Tuition at Michigan’s public universities ranges from $62,114 per degree earned at Northern Michigan University to $108,354 at Wayne State University.
Most Michigan residents would guess that the University of Michigan’s flagship campus in Ann Arbor is easily the most expensive of the 15 public universities in the state. After all, a student enrolled there for 15 credit hours typically pays more than $14,000 in annual tuition, compared to less than $9,500 at Northern Michigan University or Eastern Michigan University. But those numbers are often deceiving, because tuition varies with whether a student takes lower- or upper-division courses and, at many schools, with the number of credit hours taken during an academic term. Some schools are also generous with tuition discounts in the form of scholarships.
While these differences are revealing, the true cost of going to college depends not only on the number of years attended but also on the risk of dropping out.
Compare the University of Michigan with Michigan State University. A student taking a 12-hour load will pay about $3,000 a year more to go to Ann Arbor – but a student taking a heavy 18-hour load will pay well over $2,500 a year more in East Lansing. That’s because tuition at Michigan is fixed for students taking 12 to 18 hours, in marked contrast to many other schools that charge by the credit hour. In other words, a student at Michigan has incentives to take a heavy load and graduate in a timely fashion.
Almost 85 percent of students who earn a bachelor’s degree from Michigan do so within four years, far more than the 64 percent at Michigan State and an extraordinarily low 34 percent at Wayne State University.
While these differences are revealing, the true cost of going to college depends not only on the number of years attended but also on the risk of dropping out. It is a fact that over half of the first-time undergraduates (non-transfers) entering seven of the state’s public universities never graduate, or at least not within six years. (The seven are Oakland, Wayne State, Eastern Michigan, Northern Michigan, Lake Superior State, Saginaw Valley State, and the University of Michigan-Flint.)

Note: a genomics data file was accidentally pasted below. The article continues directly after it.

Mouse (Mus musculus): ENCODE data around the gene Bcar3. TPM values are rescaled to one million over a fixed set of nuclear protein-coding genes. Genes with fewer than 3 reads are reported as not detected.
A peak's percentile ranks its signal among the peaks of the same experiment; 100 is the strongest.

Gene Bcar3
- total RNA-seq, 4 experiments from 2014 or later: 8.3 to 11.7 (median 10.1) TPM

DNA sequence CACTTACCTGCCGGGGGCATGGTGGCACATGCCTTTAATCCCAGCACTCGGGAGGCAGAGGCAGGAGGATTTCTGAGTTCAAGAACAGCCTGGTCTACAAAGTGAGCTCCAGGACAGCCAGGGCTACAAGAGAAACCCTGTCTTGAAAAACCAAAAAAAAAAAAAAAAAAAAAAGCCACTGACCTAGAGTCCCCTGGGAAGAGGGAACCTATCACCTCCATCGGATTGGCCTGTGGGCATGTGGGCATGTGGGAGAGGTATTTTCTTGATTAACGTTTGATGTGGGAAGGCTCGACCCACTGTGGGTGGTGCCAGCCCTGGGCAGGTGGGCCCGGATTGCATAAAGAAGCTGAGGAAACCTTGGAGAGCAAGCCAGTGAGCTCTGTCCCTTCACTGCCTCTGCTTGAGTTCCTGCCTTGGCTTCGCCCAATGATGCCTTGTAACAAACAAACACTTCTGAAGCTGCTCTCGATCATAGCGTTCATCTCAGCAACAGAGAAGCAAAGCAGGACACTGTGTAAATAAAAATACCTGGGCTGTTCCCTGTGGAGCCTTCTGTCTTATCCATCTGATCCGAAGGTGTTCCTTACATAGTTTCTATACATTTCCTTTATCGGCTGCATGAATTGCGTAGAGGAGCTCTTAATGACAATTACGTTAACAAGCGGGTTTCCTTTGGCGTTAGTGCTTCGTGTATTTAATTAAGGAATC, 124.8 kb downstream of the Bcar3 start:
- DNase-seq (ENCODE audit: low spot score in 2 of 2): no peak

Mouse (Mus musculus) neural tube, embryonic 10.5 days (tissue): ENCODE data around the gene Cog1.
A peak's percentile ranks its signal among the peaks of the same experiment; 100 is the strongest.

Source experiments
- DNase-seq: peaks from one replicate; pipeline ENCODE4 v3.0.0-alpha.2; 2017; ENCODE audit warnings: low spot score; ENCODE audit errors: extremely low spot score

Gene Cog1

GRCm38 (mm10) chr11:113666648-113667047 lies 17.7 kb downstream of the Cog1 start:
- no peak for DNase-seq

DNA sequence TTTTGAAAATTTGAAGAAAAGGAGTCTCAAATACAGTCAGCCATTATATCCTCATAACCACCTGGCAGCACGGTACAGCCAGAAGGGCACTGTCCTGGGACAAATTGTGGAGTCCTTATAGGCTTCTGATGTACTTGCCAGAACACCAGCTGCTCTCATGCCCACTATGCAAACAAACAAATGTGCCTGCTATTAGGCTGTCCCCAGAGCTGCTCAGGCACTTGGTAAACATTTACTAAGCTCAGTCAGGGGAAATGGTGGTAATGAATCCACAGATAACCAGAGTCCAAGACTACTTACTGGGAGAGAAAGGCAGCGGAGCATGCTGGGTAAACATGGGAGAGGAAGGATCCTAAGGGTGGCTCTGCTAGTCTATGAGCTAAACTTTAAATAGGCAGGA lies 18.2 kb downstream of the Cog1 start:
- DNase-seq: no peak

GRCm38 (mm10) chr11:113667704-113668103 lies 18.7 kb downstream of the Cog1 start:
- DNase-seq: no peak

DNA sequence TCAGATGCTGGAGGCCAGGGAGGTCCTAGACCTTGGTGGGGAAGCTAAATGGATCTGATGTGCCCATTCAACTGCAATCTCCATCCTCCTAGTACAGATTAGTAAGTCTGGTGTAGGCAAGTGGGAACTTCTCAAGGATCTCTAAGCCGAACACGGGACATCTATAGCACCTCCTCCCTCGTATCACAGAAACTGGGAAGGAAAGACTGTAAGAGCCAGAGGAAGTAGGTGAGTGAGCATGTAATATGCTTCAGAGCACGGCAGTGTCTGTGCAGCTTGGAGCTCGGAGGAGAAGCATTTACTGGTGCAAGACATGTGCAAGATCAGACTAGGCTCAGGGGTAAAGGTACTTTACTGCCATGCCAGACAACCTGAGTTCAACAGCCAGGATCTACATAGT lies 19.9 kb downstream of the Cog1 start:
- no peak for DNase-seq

At Wayne State, a paltry 11 percent of students graduate in the standard four years, and only 32 percent graduate in six. The figures are only slightly better at Eastern. (There are major data limitations with respect to transfer students, and Wayne State’s performance mirrors that of similar urban state universities in nearby states.)
Taking these factors into consideration, we calculated a “tuition cost per degree” for the various state schools. This figure takes into account that many students pay a lot in tuition and fees but never get a bachelor’s degree.
Schools with seemingly high tuition rates, notably Michigan, turn out to be relatively less expensive when you factor in those students who pay tuition dollars but fail to graduate, or who take more than the standard four years. At least five state schools cost 20 percent more than Michigan by this criterion. The cost of Wayne State is particularly troubling. When the chances of graduating within even six years are less than one in three, one has to ask: Should the school be closed down in the interest of consumer protection and wastage of human resources? Does the Detroit area need five state universities, particularly when only one of them – the University of Michigan at Ann Arbor – manages to graduate a majority of its students in six years?
Why shouldn’t, for example, Eastern Michigan, with its less-than-40-percent graduation rate and its $20 million-plus annual tax on students to subsidize an anemic sports program located six miles from the Big House, be under intense legislative scrutiny?
Not only do students feel the true higher costs associated with low academic success rates, taxpayers do, too. They are silent partners in funding state schools, contributing importantly to the costs of running these enterprises. Are they getting their money’s worth? That is a question worth exploring.
Richard Vedder directs the Center for College Affordability and Productivity, where David Holman is a research associate. Vedder also teaches at Ohio University, where Holman is an undergraduate student. Permission to reprint in whole or in part is hereby granted, provided that the authors and the Mackinac Center for Public Policy are properly cited.